Tweeting the changing face of Britain
Ordnance Survey staff from across the country are now using the social networking site Twitter to provide live updates as they map the ever changing Great British landscape.
Anyone interested in maps, geography and the vital role they play underpinning daily life is invited to follow their updates to learn more about the extraordinary range of work they do every day.
Working in a range of roles, from surveyors mapping the outer reaches of Scotland and inner city London, to a member of Ordnance Survey’s Flying Unit, each will be tweeting as they go about their work and providing an insight into modern map making.
As the national mapping agency for Great Britain, Ordnance Survey data is relied on by government, businesses and individuals everyday. Everything from planning local bus routes, emergency service response, fraud detection and the digital switchover is underpinned by geographic data.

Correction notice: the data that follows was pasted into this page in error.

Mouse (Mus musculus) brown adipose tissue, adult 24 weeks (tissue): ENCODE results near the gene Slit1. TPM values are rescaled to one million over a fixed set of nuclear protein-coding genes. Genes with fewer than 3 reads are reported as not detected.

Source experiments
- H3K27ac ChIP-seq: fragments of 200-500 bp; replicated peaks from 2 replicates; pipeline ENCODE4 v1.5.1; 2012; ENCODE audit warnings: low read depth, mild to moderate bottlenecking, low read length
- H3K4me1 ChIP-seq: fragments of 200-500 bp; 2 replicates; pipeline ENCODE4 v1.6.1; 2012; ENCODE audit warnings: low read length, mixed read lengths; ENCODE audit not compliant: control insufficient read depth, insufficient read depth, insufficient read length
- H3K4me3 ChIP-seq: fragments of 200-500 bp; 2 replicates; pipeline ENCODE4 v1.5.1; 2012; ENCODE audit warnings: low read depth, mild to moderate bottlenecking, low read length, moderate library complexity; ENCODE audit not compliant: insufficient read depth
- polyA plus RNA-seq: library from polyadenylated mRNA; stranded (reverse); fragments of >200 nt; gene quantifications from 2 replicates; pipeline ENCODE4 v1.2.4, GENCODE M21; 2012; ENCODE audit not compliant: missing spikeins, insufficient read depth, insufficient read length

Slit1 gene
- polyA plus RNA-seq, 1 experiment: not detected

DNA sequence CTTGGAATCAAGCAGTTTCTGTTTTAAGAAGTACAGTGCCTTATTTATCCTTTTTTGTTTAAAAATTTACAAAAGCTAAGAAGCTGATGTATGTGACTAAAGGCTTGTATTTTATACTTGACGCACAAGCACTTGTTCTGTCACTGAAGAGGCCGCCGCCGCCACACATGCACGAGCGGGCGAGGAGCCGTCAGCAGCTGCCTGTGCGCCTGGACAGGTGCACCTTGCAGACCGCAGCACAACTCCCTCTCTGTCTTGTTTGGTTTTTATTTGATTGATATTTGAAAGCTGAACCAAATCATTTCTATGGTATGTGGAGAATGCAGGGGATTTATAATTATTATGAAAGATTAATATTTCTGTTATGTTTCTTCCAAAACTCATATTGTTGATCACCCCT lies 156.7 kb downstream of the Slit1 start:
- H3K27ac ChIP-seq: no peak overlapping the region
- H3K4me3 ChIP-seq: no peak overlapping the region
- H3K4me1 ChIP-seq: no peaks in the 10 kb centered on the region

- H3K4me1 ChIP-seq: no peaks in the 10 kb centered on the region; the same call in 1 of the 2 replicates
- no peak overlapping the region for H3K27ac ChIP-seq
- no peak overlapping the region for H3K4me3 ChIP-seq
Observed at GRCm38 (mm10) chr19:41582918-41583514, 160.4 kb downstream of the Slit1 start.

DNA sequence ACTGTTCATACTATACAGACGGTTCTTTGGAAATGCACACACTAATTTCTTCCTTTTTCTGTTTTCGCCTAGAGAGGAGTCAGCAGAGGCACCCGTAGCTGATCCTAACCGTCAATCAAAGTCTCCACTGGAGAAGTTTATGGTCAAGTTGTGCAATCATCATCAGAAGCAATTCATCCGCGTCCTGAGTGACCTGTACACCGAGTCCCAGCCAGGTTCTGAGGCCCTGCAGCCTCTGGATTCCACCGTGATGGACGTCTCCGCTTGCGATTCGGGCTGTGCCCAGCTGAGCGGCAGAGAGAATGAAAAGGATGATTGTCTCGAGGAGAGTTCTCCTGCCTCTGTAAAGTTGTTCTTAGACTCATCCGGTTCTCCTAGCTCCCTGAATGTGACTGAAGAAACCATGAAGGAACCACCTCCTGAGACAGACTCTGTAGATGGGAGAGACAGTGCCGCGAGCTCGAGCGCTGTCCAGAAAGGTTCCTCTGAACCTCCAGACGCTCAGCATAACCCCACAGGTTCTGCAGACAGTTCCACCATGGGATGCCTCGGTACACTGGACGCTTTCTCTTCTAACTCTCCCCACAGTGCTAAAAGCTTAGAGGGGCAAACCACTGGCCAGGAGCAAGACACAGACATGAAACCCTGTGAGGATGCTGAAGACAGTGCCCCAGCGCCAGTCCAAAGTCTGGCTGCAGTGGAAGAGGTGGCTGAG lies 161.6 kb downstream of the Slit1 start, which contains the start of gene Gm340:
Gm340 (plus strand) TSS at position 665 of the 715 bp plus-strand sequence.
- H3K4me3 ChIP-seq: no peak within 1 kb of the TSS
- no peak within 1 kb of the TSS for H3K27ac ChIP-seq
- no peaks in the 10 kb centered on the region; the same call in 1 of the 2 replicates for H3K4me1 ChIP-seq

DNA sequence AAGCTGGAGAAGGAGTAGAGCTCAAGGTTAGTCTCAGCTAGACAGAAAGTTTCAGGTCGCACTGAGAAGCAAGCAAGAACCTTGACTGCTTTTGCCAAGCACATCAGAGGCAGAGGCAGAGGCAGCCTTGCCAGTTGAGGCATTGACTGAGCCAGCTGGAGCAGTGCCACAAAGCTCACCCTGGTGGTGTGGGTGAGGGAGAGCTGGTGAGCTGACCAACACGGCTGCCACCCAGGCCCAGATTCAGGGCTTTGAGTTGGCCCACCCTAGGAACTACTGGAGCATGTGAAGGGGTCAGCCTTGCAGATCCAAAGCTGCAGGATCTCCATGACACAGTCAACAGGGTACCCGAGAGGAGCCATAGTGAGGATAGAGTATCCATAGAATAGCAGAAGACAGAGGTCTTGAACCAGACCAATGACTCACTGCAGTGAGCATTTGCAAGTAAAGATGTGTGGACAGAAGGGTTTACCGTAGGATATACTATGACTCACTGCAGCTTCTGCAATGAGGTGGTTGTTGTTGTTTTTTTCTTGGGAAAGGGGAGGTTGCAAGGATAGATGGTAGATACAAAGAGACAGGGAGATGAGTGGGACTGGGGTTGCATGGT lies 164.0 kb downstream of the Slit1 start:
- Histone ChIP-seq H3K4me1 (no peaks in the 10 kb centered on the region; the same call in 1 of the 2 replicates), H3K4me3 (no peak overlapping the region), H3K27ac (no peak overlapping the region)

As such, Ordnance Survey makes some 5,000 changes each day to the national master map and thanks to the work of its 300 surveyors and an extensive aerial photography programme, significant changes are ‘on the map’ within six weeks of them appearing.
Surveyors on the ground make use the latest GPS satellite technology, accurate to just a few centimetres, to captures changes – from the latest developments at the Olympic Park to a new visitor centre on the peak of Snowdon.
All Ordnance Survey’s new tweeters can be followed as usual by Twitter members, but their location enabled tweets can also be viewed on a special interactive map built using the mapping agency’s web mapping API, OS OpenSpace. The map allows users to easily see where each person is working and gives their location to within a few tens of metres.
The Ordnance Survey Twitter map can be viewed here: